• Pat Quinn, Renato Mariotti join Democratic race for attorney general

Former Illinois governor Pat Quinn and former federal prosecutor Renato Mariotti are joining the crowded field in the Democratic primary for attorney general. Quinn has not run for office since losing the 2014 gubernatorial race to Governor Bruce Rauner. Mariotti has built up name recognition and a large social media following as a cable news legal commentator and frequent critic of President Donald Trump's policies. The University of Chicago alumnus also worked in the U.S. attorney's office in Chicago for nearly ten years. "The argument that I'm making is the best way to check Donald Trump is [by] using state attorneys general," he told Politico. "I've been talking about issues—all voting machines have been penetrated by the Russians in Illinois, and no one really seems to be talking about it." [NBC Chicago] [Politico]

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Friday, October 27, 2017

The Bitter Tears of Petra von Kant: One of Rainer Werner Fassbinder’s best films

Posted By on 10.27.17 at 04:56 PM

The Bitter Tears of Petra von Kant
  • The Bitter Tears of Petra von Kant
One of the major cinematic events of the fall is the Rainer Werner Fassbinder retrospective at Doc Films, which runs on Sunday nights at 7 PM through December 3. The series, consisting of nine features (all showing on 35-millimeter), is organized in chronological order, and this allows spectators to consider Fassbinder's remarkable—and remarkably fast—evolution as it played out.

The first four weeks of the series brought films from Fassbinder's first period, which consists of ten features shot between spring 1969 and fall 1970. These efforts are of a piece, whether they're genre exercises (Love Is Colder Than Death, The American Soldier) or ironic dramas (Katzelmacher, Beware of a Holy Whore), employing detached long shots (which show the influence of Andy Warhol and Jean-Marie Straub) and espousing a pessimistic worldview that saw love as a form of social control. The breathtaking pace at which Fassbinder made these movies speaks to their fervor; here is the work of an angry, impassioned young man (he was only 25 when he completed the first period) who wanted to realize his ideas as soon as they came to him. The Bitter Tears of Petra von Kant (1972), screening this Sunday in Doc's series, comes from the start of Fassbinder's second period, when he married his style to a newfound interest in character. The results are deeply emotional, even overwhelming.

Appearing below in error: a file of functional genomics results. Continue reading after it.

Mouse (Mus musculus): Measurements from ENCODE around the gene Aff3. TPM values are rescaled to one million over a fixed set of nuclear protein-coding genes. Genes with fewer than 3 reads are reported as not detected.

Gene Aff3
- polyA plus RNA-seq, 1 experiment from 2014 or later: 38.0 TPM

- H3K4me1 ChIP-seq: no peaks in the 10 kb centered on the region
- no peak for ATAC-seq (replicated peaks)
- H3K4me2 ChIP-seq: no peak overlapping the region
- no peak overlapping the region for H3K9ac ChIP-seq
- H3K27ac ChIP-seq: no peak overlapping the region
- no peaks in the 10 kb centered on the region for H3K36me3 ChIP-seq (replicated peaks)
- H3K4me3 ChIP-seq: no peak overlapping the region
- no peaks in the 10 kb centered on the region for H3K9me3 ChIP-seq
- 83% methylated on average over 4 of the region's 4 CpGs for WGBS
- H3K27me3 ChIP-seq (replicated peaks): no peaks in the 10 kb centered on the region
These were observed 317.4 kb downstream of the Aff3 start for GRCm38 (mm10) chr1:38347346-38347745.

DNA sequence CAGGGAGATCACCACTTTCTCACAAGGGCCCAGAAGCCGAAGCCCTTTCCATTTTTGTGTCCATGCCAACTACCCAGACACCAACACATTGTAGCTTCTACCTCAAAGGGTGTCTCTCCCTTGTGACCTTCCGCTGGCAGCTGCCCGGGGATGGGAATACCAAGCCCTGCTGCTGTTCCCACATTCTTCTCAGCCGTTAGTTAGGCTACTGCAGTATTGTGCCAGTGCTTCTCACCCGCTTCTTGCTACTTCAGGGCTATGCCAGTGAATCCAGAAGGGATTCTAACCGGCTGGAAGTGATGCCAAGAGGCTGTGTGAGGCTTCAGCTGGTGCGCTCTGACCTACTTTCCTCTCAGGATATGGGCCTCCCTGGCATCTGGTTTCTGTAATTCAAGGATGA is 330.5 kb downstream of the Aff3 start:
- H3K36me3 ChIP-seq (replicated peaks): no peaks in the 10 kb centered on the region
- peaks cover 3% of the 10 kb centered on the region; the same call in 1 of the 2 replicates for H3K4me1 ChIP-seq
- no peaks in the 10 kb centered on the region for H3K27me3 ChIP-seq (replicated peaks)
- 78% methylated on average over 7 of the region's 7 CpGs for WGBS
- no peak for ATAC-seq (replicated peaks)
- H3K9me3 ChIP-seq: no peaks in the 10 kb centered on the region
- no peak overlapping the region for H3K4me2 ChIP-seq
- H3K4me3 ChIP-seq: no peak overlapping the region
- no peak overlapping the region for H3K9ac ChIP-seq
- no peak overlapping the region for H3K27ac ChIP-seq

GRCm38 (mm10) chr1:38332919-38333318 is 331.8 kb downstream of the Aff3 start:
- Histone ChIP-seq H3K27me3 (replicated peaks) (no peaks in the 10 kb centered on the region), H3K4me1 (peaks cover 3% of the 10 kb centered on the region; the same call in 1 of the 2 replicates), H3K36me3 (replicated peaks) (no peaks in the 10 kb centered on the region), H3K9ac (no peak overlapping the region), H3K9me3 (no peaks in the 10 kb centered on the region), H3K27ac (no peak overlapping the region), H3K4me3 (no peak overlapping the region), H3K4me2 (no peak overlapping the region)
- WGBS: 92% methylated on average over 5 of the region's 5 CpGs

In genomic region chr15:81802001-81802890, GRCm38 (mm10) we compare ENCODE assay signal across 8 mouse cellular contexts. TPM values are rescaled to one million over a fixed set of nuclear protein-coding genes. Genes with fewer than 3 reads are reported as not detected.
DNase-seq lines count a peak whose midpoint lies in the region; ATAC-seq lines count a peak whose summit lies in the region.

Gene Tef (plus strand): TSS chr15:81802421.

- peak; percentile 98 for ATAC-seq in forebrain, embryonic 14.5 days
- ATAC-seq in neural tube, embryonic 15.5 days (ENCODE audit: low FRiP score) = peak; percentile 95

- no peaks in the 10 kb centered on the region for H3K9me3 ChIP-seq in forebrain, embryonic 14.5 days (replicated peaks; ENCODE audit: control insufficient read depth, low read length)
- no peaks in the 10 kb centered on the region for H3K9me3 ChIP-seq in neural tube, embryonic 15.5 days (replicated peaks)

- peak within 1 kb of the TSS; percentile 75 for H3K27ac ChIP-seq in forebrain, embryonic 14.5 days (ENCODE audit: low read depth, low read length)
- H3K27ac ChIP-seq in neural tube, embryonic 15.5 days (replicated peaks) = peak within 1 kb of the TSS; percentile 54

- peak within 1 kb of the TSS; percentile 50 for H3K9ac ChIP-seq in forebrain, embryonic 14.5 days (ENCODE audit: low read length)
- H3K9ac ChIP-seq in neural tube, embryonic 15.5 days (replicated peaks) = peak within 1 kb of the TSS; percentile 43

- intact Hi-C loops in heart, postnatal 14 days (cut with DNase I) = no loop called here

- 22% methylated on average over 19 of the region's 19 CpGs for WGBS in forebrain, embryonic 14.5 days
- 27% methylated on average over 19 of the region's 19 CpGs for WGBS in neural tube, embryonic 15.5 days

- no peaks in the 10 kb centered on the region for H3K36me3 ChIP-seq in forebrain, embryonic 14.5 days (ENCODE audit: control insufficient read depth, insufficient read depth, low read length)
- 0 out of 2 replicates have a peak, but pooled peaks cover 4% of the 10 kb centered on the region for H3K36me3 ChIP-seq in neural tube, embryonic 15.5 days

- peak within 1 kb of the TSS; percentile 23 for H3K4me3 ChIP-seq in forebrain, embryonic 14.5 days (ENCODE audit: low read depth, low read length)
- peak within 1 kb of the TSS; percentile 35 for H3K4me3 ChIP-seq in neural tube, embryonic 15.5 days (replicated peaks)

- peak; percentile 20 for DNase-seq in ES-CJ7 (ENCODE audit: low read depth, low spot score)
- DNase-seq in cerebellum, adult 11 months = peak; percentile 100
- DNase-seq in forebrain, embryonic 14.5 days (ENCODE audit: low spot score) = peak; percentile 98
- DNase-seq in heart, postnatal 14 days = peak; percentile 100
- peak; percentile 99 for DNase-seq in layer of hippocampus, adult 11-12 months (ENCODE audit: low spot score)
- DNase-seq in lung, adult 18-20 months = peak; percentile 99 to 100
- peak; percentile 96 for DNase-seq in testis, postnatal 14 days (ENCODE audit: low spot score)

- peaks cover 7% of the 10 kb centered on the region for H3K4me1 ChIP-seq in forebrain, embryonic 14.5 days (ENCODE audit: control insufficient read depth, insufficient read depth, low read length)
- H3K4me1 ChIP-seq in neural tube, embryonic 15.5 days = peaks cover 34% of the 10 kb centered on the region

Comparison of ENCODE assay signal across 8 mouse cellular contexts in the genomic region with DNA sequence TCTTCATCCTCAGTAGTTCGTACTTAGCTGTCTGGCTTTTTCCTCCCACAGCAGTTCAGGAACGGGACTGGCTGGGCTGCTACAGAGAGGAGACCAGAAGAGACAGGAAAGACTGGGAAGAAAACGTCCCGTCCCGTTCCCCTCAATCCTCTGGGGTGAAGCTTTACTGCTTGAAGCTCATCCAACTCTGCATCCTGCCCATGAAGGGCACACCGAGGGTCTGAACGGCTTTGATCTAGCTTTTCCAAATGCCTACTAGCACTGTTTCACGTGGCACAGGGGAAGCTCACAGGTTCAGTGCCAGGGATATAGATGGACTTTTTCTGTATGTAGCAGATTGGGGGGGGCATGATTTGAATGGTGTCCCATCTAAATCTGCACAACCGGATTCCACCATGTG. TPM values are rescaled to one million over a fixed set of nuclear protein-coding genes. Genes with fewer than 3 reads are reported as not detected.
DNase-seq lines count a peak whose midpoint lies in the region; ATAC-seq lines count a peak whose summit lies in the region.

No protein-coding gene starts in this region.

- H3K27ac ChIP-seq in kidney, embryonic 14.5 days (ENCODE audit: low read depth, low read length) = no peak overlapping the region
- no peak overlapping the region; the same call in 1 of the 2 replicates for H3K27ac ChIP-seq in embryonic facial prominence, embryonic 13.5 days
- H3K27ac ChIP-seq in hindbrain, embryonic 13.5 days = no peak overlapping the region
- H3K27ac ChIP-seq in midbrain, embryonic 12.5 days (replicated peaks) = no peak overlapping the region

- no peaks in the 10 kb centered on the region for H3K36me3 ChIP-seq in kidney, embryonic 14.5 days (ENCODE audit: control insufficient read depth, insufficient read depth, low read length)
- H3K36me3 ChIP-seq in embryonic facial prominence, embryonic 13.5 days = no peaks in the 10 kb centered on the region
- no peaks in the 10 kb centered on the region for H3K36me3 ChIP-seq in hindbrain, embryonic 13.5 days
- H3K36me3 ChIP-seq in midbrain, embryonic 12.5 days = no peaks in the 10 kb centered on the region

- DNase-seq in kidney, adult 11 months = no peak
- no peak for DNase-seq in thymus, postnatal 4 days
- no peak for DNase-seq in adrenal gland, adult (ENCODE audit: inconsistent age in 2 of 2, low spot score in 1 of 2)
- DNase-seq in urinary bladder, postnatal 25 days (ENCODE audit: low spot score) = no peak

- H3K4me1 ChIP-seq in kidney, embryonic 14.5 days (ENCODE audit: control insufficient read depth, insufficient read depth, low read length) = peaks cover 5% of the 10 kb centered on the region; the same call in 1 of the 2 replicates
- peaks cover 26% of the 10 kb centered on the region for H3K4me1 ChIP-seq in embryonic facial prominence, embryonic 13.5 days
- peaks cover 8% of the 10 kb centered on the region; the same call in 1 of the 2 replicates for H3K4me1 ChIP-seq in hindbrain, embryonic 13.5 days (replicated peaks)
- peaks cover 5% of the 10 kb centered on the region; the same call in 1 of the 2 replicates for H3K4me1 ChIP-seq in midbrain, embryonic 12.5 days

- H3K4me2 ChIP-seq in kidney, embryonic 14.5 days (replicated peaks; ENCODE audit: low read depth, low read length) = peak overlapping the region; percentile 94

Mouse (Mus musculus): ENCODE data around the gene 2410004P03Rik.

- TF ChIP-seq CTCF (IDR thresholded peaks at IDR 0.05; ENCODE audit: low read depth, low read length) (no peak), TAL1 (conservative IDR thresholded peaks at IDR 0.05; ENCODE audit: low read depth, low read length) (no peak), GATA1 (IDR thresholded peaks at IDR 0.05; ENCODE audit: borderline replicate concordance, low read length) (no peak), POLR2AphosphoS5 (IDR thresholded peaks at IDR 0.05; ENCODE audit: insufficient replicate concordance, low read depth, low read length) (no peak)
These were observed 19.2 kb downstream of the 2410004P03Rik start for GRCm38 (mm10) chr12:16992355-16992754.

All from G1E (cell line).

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Twenty years ago, in Moscow, Matt Taibbi was a misogynist asshole—and possibly worse

Posted By on 10.27.17 at 04:40 PM

Matt Taibbi - PENGUIN RANDOM HOUSE
  • Penguin Random House
  • Matt Taibbi

Matt Taibbi has a new book out now, I Can’t Breathe, about all the forces that conspired to kill Eric Garner. It's an important story that has become part of our national conversation, as evidenced by Ryan Smith's interview with Taibbi in this week's Reader. But it's also inadvertently become part of another conversation that has risen to a crescendo in the past few weeks: the Weinstein conversation. This, of course, encompasses not just Harvey Weinstein, but the misogyny and abuse of power that allowed him, and men like him, to harass and abuse women for decades with no apparent punishment.

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Helltrap Nightmare, Chic-A-Go-Go, and more of the best Halloween happenings in Chicago this weekend

Posted By on 10.27.17 at 02:09 PM

Sarah Sherman, aka "Sarah Squirm," pulls out all the stops (and pubes) at the raunchy Helltrap Nightmare Fri 10/27. - COURTESY OF ARTIST
  • Courtesy of Artist
  • Sarah Sherman, aka "Sarah Squirm," pulls out all the stops (and pubes) at the raunchy Helltrap Nightmare Fri 10/27.

Halloween isn't until Tuesday, but this weekend offers plenty of opportunities to scare yourself. Here's some of what we recommend: